It’s perhaps interesting that the mobile version of a PC game is the one that gets the “Advanced” edition, but we’re not going to question the thinking that drives the work of the awesome Subset Games. When the original FTL launched last year following a successful Kickstarter campaign that raised around $200,000 in pledges despite having a modest target of just $10,000 in mind, it was gobbled up by indie-loving PC gamers thanks to some incredibly deep gameplay and a wondrous sense of adventure and exploration.
Not much has changed for this iPad version apart from the fact that you can now take it with you wherever you go although the move to touch-based control has been hugely successful, allowing for much speedier navigation throughout the game world, more intuitive interactions with your crew and faster flicking through the various information screens.
If you haven’t played the original, then you might be a little wary of FTL based on screenshots. Truth be told, it’s an ugly game even for an indie. It doesn’t look like graphical flair was high on the agenda for the two-man development team, and even when things look decent enough, the almost complete lack of meaningful animation renders everything a little stagnant eventually. Of course, none of that makes any real difference once you start playing the game though, as there’s just so much to see and do that by the time the random encounters start repeating themselves you’ll probably have forgotten about their first appearance.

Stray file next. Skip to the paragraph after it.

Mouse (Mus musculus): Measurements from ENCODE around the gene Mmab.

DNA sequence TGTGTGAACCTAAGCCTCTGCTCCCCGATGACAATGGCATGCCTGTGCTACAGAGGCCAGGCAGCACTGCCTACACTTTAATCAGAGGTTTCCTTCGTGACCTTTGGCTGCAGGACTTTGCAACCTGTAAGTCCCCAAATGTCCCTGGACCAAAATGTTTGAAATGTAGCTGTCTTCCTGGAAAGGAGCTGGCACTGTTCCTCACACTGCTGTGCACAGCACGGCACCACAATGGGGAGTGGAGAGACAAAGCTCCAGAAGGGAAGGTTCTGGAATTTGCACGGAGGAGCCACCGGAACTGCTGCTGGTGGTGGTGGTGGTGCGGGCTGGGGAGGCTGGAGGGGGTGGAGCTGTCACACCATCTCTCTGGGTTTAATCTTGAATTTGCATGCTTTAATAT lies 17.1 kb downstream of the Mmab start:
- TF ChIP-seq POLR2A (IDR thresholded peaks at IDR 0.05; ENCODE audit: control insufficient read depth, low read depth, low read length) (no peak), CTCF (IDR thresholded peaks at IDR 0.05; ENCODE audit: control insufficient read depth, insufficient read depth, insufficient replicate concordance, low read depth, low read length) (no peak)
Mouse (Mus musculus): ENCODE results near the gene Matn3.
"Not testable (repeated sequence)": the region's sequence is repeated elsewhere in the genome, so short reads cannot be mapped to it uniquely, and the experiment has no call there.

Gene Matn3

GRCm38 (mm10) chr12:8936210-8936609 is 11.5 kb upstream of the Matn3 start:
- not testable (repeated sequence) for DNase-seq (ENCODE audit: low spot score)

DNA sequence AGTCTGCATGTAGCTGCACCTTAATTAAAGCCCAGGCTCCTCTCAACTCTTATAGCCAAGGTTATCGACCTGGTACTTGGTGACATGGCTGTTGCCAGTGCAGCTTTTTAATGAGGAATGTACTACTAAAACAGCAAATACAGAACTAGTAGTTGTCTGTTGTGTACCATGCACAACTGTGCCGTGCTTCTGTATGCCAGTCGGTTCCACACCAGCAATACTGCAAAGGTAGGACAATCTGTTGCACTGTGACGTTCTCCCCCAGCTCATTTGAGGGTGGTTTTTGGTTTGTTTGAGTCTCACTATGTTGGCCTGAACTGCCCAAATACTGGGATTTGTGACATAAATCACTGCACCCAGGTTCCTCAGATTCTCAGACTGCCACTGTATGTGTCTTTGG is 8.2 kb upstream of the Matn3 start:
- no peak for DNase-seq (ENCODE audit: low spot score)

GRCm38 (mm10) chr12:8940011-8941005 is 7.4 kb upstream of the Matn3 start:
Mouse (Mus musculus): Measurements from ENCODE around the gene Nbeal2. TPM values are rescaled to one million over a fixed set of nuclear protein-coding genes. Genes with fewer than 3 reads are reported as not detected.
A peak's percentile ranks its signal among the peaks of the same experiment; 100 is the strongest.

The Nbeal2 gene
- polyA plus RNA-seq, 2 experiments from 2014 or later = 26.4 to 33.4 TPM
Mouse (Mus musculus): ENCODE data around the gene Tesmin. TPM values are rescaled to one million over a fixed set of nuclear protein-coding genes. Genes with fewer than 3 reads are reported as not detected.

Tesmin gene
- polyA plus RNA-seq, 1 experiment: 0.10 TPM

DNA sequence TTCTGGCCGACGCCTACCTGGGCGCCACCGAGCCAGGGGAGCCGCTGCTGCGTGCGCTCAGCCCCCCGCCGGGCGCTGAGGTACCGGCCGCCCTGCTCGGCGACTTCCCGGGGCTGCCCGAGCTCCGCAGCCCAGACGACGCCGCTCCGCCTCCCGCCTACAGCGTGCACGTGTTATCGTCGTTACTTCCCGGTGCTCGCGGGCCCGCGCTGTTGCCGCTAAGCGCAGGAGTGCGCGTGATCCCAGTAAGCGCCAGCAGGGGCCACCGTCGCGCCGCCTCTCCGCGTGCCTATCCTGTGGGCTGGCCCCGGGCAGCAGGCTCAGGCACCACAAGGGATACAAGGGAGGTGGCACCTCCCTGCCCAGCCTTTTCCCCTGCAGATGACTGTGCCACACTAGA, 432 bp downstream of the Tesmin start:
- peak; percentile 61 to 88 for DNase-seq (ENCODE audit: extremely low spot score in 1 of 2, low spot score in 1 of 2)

FTL is a space exploration game, and if that sounds a little nerdy, that’s because it is. In fact it’s a LOT nerdy. But that’s also why it’s awesome. It’s been a long time since we’ve had a game with so much to explore wrapped in such an intuitive and easy-to-learn interface, and that’s why FTL has been such a success.
Tactics and on-the-fly number crunching play a huge role in FTL, but as dull as that sounds, it’s actually a lot of fun. As you upgrade the elements of your ship, you’ll be forced to turn off non-essential devices and features to maximize your use of the ship’s power source, which can be a real brain teaser at times, while your crew will play a big part in the efficiency of your performance – having certain crew members in specific rooms will reduce the strain on your power resources as they are more adept a managing certain tasks and operations than others.
The main action in FTL happens through the game’s random battles. As you explore initially, you’ll be eased gently into the combat system, and it’s unlikely you’ll struggle too much, even if you’re a complete newcomer. Once you’ve found your feet and started exploring the stars, though, you’ll notice that certain systems are more hostile than others, and careful planning of your excursions will be key to maintaining a stable ship and safe crew.
It might not be much to look at, but with so much to explore here, and with lots of new content added (all of which is available free to PC players), FTL: Advanced Edition is one of the purest and most enjoyable tablet games in recent memory. It might not do anything too crazy on a technical front, but it’ll nevertheless manage to take up hours of your life, and then some!